It may be a simple feature compared to the previously mentioned AI-powered functions, but the ZV-E1’s option to set the microphone’s direction to front, rear, or all directions is brilliant. Everybody knows that if your audio is terrible, you’ve just lost a ton of viewers. With a couple of taps, you can go from shooting B-roll where you want to narrate from behind the camera back to vlogging mode where you’re talking into the camera in front, all while maintaining clear audio. Really, the best part with all these functions is that they’re all just a tap away on the ZV-E1’s three-inch touchscreen display.
Besides making your shots look cinematic, the ZV-E1 will make sure your footage is even usable in the first place. Its subject tracking was smart enough to keep up with me even when I was moving fast on a skateboard. On top of that, Sony’s reliable autofocus felt really focused on whatever subject I was shooting.
I shot a lot of videos just walking around on a trail, and the ZV-E1’s in-body five-axis stabilization and Dynamic active mode made the video look a lot less bouncy and more usable. The footage was even more stable when paired with the remote accessory that can act like a selfie stick.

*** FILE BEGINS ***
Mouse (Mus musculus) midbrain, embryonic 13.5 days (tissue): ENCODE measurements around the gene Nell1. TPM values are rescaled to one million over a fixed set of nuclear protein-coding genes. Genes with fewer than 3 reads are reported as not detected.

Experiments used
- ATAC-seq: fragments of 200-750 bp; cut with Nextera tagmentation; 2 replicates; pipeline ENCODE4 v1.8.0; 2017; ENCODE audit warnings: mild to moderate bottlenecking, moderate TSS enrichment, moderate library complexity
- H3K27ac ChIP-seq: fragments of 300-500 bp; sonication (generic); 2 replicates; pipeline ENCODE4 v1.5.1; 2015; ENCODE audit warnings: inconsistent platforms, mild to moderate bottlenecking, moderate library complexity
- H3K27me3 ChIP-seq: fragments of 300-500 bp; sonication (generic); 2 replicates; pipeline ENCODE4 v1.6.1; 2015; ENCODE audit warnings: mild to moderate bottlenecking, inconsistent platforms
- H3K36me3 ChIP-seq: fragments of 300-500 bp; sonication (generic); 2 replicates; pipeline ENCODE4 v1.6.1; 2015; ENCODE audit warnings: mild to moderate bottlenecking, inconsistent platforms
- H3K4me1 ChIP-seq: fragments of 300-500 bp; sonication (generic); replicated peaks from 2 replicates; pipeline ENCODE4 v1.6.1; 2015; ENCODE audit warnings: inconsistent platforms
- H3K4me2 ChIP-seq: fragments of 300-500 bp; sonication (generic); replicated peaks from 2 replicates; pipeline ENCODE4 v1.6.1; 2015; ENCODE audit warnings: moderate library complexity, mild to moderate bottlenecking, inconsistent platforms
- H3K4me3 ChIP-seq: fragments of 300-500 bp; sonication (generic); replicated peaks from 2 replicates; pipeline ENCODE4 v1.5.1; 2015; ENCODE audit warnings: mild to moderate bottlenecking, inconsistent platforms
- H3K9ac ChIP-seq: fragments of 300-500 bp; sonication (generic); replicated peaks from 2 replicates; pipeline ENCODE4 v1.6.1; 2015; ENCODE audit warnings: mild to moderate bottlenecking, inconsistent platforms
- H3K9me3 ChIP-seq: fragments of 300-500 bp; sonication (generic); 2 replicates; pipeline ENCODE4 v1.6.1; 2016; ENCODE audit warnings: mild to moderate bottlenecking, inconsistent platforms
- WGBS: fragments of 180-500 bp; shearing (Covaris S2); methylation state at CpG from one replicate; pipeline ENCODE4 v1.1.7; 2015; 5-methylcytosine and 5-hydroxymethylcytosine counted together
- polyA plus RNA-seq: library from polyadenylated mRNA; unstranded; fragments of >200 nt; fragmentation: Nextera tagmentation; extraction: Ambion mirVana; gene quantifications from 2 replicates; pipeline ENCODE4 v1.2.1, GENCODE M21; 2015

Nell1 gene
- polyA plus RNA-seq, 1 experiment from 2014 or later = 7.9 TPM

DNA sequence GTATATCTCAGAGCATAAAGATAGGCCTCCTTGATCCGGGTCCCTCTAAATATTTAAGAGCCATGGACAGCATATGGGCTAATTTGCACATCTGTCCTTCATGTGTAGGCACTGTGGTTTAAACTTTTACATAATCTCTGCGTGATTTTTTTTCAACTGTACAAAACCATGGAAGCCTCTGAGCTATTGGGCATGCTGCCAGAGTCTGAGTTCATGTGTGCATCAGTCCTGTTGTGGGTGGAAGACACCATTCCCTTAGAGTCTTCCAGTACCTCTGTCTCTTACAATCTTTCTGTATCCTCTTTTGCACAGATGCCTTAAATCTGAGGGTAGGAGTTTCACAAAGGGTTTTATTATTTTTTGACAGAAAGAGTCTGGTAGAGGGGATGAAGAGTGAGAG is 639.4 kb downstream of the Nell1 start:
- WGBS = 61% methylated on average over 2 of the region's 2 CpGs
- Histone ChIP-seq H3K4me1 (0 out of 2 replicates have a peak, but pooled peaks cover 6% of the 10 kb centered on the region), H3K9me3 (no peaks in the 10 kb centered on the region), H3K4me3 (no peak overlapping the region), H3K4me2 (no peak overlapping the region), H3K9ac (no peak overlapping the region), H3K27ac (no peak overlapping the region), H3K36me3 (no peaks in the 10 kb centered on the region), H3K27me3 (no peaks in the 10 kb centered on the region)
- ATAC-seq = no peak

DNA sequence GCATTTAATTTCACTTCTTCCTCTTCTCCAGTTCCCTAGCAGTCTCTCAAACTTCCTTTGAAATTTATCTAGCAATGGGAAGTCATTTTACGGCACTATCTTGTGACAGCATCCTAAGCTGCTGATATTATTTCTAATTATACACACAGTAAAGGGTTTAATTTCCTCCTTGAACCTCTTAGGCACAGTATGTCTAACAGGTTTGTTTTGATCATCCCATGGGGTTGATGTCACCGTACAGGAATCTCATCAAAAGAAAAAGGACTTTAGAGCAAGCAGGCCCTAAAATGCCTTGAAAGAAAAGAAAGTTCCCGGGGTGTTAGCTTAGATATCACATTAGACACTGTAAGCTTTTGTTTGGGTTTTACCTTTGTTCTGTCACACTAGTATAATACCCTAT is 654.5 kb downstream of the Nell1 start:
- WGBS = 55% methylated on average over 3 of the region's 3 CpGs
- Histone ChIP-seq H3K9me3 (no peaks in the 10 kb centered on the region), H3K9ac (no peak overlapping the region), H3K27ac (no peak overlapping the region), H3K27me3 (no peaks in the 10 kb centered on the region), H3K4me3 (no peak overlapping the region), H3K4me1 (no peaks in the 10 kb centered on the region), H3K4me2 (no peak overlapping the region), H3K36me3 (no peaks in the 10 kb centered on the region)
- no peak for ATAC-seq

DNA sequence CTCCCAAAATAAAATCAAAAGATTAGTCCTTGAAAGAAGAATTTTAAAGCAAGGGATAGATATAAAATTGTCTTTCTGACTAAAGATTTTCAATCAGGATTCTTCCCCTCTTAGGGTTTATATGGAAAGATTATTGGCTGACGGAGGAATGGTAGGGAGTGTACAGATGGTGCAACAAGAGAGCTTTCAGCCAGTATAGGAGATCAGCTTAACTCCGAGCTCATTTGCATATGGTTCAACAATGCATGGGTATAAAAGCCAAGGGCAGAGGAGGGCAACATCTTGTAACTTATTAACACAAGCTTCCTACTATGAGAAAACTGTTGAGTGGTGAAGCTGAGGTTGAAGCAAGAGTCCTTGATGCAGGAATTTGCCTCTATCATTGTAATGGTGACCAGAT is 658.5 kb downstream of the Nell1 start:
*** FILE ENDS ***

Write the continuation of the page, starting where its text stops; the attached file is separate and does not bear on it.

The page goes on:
Once you’ve actually shot the video, the ZV-E1 gives you 10-bit 4:2:2 video and supports a number of color profiles including S-Log3 and S-Cinetone to give you more control when editing. If you don't know what any of this stuff means, that's okay. You don't need to shoot with any of these "pro" features. They're there if you want to take your footage to the next level right out of the gate or later when you upgrade your shooting and editing skills. But you don't need to use them if you're an amateur vlogger.
A SOLID INVESTMENT
While the easily accessible buttons on the main display are a major win, the touchscreen design is sometimes problematic. I’ve fat-fingered a few of the buttons before since they’re so close to each other on a fairly small display. It’s also very clear that Sony designed the ZV-E1 with vlogging at the forefront since the 12-megapixel photos are nice but nothing to write home about.
Of course, the ZV-E1’s starting price tag of $2,199.99 represents a prohibitive downside. Considering that the full-frame camera costs $2,499.99 when bundled with a 28-60mm f/4-5.6 zoom lens, it’s well past the enthusiast cutoff and really meant as an investment for a career vlogger.
Still, vlogging as a one-person team is a massive challenge in itself and Sony wants to make that much more approachable. As someone who has historically shied away from shooting video, the ZV-E1 showed me that it can be fun and simple. Even with my lackluster videography skills, I kept the camera on the Intelligent Auto mode for the most part and the footage still came out great. The ZV-E1’s powerful specs and ease of use made me more willing to dabble in video.
If you have some experience as a content creator, I’m positive the ZV-E1 will slot into your vlogging kit nicely. It may not be ideal for someone just dipping their toes into vlogging, but if you're looking to take vlogging more seriously, the ZV-E1 is worth the investment.
Photographs by Jackson Chen